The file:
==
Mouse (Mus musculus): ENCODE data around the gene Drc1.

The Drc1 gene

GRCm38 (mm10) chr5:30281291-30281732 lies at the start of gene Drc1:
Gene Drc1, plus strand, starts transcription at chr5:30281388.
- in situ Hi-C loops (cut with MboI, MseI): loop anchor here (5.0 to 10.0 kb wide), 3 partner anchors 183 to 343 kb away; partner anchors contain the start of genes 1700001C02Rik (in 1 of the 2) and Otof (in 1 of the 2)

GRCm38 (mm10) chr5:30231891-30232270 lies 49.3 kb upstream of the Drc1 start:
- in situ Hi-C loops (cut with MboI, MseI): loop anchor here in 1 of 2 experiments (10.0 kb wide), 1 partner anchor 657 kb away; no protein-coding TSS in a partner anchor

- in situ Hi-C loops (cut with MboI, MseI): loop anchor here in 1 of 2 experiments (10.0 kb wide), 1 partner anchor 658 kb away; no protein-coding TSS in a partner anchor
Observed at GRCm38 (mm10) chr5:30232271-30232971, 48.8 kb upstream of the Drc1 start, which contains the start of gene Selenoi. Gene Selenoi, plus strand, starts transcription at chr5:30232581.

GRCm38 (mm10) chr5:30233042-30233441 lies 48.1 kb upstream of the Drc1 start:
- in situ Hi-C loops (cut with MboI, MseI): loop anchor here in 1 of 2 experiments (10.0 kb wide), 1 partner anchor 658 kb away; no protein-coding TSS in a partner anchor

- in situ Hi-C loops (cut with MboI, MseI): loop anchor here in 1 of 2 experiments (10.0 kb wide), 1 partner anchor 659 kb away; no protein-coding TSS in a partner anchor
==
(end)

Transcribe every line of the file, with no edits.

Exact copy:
Mouse (Mus musculus): ENCODE data around the gene Drc1.

The Drc1 gene

GRCm38 (mm10) chr5:30281291-30281732 lies at the start of gene Drc1:
Gene Drc1, plus strand, starts transcription at chr5:30281388.
- in situ Hi-C loops (cut with MboI, MseI): loop anchor here (5.0 to 10.0 kb wide), 3 partner anchors 183 to 343 kb away; partner anchors contain the start of genes 1700001C02Rik (in 1 of the 2) and Otof (in 1 of the 2)

GRCm38 (mm10) chr5:30231891-30232270 lies 49.3 kb upstream of the Drc1 start:
- in situ Hi-C loops (cut with MboI, MseI): loop anchor here in 1 of 2 experiments (10.0 kb wide), 1 partner anchor 657 kb away; no protein-coding TSS in a partner anchor

- in situ Hi-C loops (cut with MboI, MseI): loop anchor here in 1 of 2 experiments (10.0 kb wide), 1 partner anchor 658 kb away; no protein-coding TSS in a partner anchor
Observed at GRCm38 (mm10) chr5:30232271-30232971, 48.8 kb upstream of the Drc1 start, which contains the start of gene Selenoi. Gene Selenoi, plus strand, starts transcription at chr5:30232581.

GRCm38 (mm10) chr5:30233042-30233441 lies 48.1 kb upstream of the Drc1 start:
- in situ Hi-C loops (cut with MboI, MseI): loop anchor here in 1 of 2 experiments (10.0 kb wide), 1 partner anchor 658 kb away; no protein-coding TSS in a partner anchor

- in situ Hi-C loops (cut with MboI, MseI): loop anchor here in 1 of 2 experiments (10.0 kb wide), 1 partner anchor 659 kb away; no protein-coding TSS in a partner anchor